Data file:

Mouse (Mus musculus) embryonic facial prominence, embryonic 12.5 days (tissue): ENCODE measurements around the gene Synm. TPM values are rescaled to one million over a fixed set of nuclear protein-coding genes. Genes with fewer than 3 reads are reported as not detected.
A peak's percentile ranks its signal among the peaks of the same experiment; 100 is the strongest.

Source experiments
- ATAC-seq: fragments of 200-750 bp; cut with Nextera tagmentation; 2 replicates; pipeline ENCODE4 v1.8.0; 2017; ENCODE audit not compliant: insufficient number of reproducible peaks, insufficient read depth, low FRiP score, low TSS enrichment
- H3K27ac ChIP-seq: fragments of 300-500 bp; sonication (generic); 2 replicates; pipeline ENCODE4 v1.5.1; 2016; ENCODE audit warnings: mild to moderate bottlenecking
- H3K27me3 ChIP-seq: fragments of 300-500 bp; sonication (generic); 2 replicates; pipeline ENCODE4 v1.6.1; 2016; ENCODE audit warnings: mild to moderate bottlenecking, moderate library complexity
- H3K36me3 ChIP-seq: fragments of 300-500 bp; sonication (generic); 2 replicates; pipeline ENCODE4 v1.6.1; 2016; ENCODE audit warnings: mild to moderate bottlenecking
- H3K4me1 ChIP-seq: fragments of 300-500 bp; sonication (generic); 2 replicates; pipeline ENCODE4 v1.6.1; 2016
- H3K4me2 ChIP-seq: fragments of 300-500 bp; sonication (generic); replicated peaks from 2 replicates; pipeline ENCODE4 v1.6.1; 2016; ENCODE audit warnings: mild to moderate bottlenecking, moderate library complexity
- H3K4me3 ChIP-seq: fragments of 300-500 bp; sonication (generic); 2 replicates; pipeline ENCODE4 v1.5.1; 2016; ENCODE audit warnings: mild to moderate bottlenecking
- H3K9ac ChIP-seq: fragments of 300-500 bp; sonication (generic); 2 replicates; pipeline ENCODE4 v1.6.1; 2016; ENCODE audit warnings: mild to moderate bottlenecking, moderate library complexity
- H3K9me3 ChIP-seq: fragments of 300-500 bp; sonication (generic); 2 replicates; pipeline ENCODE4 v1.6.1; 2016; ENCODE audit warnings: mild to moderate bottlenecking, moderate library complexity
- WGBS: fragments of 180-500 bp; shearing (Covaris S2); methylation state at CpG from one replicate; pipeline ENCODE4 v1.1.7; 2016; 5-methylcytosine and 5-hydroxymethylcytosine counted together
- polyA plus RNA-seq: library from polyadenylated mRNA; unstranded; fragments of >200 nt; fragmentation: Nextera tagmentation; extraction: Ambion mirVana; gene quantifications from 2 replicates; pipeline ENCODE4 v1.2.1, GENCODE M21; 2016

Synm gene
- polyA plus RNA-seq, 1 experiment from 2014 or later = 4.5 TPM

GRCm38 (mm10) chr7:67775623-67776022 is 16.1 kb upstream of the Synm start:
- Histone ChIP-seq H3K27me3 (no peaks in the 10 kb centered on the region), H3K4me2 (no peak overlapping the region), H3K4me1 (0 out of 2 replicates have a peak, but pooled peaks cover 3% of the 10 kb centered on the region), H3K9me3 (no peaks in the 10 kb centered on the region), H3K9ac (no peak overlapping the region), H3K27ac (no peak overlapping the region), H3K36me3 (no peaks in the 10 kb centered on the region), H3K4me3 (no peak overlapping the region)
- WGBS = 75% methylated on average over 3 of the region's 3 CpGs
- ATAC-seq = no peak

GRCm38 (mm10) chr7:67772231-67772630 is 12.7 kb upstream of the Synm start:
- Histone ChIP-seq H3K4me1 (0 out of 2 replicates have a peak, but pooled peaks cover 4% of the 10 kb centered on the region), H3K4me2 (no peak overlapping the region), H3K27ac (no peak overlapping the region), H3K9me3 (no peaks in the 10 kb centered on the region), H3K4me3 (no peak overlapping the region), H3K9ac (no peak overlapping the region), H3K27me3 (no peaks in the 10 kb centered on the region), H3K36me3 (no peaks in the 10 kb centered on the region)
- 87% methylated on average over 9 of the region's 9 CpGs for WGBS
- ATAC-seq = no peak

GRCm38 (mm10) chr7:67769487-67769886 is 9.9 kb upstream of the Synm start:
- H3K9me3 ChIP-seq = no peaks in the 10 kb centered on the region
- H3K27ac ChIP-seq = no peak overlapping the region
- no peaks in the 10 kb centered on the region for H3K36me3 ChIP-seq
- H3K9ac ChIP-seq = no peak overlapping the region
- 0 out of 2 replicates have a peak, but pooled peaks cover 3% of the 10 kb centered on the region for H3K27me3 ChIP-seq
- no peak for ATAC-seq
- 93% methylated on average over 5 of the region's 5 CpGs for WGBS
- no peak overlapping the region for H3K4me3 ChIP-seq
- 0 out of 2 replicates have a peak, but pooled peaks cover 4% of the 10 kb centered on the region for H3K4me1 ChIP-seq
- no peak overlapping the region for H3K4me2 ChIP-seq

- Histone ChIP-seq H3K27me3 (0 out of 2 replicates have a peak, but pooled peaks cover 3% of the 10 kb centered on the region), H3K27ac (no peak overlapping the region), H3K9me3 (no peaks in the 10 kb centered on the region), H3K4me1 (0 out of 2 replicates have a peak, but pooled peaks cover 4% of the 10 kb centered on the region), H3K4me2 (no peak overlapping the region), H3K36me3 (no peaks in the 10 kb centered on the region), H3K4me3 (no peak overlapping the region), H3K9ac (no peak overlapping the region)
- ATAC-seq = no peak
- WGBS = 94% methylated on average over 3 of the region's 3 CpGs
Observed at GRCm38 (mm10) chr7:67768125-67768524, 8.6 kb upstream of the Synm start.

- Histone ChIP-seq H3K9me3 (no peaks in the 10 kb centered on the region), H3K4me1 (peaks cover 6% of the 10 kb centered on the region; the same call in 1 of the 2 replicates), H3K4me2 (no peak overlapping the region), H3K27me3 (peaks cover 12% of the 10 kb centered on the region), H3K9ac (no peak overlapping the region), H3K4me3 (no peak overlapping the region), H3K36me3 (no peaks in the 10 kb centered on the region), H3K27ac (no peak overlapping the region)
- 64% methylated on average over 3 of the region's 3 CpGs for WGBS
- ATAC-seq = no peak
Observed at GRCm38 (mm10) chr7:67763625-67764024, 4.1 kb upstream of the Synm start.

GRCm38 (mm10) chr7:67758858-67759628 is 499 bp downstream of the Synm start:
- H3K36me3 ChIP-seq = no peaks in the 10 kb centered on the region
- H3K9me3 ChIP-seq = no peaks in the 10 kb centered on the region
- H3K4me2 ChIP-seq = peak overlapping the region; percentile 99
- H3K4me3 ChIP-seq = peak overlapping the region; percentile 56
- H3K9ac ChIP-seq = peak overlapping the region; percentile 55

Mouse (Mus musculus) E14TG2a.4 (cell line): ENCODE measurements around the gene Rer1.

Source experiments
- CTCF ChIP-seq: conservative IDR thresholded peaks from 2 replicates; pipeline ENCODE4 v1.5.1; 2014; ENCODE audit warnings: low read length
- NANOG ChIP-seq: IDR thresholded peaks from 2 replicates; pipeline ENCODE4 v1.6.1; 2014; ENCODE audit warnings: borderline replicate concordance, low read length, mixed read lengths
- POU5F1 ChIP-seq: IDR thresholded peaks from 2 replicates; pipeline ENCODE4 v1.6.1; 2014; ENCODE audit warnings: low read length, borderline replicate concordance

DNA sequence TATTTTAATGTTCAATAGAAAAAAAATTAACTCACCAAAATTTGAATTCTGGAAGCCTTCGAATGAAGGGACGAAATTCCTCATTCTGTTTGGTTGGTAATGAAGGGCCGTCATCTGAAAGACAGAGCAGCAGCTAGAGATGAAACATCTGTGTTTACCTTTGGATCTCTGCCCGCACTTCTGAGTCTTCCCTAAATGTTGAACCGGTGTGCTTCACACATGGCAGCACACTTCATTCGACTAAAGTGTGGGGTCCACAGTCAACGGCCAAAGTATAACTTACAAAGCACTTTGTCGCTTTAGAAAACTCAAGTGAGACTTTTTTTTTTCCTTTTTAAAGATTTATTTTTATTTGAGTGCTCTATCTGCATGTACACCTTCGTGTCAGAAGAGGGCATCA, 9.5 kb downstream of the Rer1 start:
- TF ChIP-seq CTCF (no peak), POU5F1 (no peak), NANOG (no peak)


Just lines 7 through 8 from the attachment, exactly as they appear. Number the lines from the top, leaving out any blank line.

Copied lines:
- H3K36me3 ChIP-seq: fragments of 300-500 bp; sonication (generic); 2 replicates; pipeline ENCODE4 v1.6.1; 2016; ENCODE audit warnings: mild to moderate bottlenecking
- H3K4me1 ChIP-seq: fragments of 300-500 bp; sonication (generic); 2 replicates; pipeline ENCODE4 v1.6.1; 2016